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Project highlights stories of leadership and strength

July 7th | Shady Grove Oliver Print this article   Email this article  

For the last eight years, a group of students, community members, and researchers have been gathering stories of strength, leadership, and well-being on the North Slope.

It's part of a collaborative social science project looking at how women, men, and families build leadership across generations, especially in the hub community of Utqiaġvik.

"We talked with a lot of different leaders and had a lot of different focus groups and worked with people in different ways to figure out how best we could contribute, if at all, and [from that] emerged this coupling of leadership, strength, and well-being," said Laura Zanotti, associate professor in the Department of Anthropology and Center for the Environment at Purdue University. "We don't think of our work in terms of studying people, but we work with people to talk about the issues they're facing, which is why we really wanted it to be a community-directed project, so we didn't want to come in with predetermined ideas about what we wanted to do or talk about, which is in part why we spent several years before collecting data."

In 2009, Zanotti partnered with Courtney Carothers, associate professor in the College of Fisheries and Ocean Sciences at the University of Alaska Fairbanks, to begin the project.

"She invited me to come up," explained Zanotti. "She knew I had previous experience working more in Northwest Alaska but thought I might be interested in partnering with her in Utqiaġvik. We knew we would only want to do some sort of community-directed project so we asked different leaders at that moment, different institutions and entities in the community about what they thought would be important and meaningful, something they would be interested in from a social science perspective."

Their team of graduate students, including Sarah Huang and Charlene Apok, worked with local advisers to develop the story-gathering project.

It was important to Zanotti and Carothers to ensure their work would ultimately go back to the community, so they partnered with both the Native Village of Barrow and the Iñupiat History, Language, and Culture Commission to develop an archive which will remain at the Iñupiat Heritage Center in perpetuity.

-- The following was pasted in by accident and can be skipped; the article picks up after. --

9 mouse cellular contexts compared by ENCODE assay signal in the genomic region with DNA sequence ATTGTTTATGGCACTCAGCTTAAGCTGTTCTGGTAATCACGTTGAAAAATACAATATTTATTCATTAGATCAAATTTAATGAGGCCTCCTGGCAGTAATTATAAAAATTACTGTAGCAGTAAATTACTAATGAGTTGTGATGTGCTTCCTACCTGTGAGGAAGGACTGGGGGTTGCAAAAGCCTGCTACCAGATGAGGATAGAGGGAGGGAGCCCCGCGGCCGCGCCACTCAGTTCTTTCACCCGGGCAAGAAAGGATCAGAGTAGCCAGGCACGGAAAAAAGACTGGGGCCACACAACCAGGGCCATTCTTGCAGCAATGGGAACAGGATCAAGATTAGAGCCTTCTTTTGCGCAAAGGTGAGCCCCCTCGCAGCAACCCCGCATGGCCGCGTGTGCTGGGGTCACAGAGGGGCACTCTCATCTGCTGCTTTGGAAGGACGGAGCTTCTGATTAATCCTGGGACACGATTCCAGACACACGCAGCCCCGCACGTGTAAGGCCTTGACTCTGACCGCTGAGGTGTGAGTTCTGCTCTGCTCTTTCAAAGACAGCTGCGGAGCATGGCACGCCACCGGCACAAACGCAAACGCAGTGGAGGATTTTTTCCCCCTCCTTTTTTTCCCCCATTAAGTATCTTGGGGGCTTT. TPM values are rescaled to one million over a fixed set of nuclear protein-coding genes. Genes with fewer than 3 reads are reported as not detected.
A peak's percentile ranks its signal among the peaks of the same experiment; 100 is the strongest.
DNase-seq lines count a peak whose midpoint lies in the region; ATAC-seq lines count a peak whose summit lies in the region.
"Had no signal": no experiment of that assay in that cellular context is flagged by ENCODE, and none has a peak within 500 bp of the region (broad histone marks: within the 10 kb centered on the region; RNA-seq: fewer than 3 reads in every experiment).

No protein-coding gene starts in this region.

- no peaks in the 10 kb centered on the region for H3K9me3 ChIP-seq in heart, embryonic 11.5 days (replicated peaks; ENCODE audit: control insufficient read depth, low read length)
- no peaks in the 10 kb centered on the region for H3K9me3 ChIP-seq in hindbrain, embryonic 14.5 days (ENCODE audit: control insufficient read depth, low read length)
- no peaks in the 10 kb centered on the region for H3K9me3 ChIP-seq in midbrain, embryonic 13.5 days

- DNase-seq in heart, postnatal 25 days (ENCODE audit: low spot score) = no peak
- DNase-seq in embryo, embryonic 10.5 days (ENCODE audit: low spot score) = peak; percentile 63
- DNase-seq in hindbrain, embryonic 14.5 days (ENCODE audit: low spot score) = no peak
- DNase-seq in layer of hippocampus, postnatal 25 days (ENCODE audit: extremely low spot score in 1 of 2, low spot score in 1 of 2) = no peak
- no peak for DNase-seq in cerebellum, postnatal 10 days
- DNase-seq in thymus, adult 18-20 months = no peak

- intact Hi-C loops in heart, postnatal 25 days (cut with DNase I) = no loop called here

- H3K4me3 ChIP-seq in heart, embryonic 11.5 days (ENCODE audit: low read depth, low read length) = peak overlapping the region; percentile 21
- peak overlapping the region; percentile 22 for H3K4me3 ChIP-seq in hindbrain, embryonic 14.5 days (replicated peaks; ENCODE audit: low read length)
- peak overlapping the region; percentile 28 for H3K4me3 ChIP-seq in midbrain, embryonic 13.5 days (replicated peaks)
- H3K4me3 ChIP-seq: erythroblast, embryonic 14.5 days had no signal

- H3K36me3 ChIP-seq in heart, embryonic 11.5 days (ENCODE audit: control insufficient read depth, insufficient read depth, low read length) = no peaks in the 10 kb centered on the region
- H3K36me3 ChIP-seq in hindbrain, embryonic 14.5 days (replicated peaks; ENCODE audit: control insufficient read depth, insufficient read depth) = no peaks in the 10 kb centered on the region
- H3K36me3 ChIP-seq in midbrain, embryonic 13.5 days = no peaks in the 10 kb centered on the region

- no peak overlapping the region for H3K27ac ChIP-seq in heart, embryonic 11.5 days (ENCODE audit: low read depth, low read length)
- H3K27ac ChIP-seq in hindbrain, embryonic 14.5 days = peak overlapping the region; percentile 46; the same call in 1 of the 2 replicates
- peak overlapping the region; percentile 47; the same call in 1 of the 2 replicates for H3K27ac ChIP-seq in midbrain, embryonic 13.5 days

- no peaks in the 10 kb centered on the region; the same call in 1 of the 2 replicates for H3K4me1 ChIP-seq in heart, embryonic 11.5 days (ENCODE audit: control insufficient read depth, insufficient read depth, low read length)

"One of the things we did talk to a lot of people about was who we were and what the research process was," Zanotti explained.

Through those conversations, their project took on a second focus, being guidelines or best practices for other researchers hoping to work on the North Slope.

"There's a lot of folks on the North Slope who have looked at these issues over time and are creating communities of scholars and scientists to work through some of those issues of non-locals essentially working in the community," she said. "Some of the things we're generating is social-science specific focused best practices about how to think about doing this type of work and how to ask yourself that very same question: What is your role here? Why are you here? And if you can't answer that initial question we're recommending to engage with that before you move forward with any kind of project."

Their team developed an informational video that asks viewers to think carefully about how to be respectful and thoughtful working in the Arctic. It includes suggestions on who to partner with, descriptions of local governmental and leadership organizations, and an introduction to the Iñupiaq Learning Framework and Iñupiat Values, both of which the group used while doing their own work.

Early on in developing their own project, they found they were sometimes thinking along the lines of a more "western framework," which didn't always fit with the way community members thought about, or described, themselves. They also heard firsthand locals' concerns about how narratives were often framed by non-locals.

"One of the things we heard early and often is oftentimes outsider narratives about Alaska Native peoples in general or those individuals and folks living in Utqiaġvik in particular are often negative stories or stories that don't necessarily focus on all of the amazing and distinctive things the community is doing and has been doing over time," Zanotti said.

One local contributor pointed them to the work of Dan O'Neill on Project Chariot.

"[He] documented the role of local newspapers in community lives and so we thought, the Arctic Sounder is the local newspaper here, so why don't we look for stories over time of strength and leadership and healing? Because this is this rich repository that's currently not [always] accessible by the internet but that's potentially this resource that either teachers could use or other researchers could use to look through stories of leadership over time and really have that be highlighted in a different way," she said.

They started with the earliest editions of the Sounder they could find at Tuzzy Library and combed through them for stories they could share.

Those, too, will be archived locally with the rest of the project.

Overall, Zanotti said she hopes their work with the stories will be a good resource for the community in years to come and that their best practices will help other researchers who come to the North Slope do it in a respectful and collaborative manner.

"We fully acknowledge that we are non-local individuals and we are eternally thankful and grateful for all the organizations, the Native Village of Barrow, the heritage commission, everyone that has taken time and engaged with us on this project, as well as the project advisers and participants who were definitely a core part of our team," she said.

More information on the project can be found at

Shady Grove Oliver can be reached at


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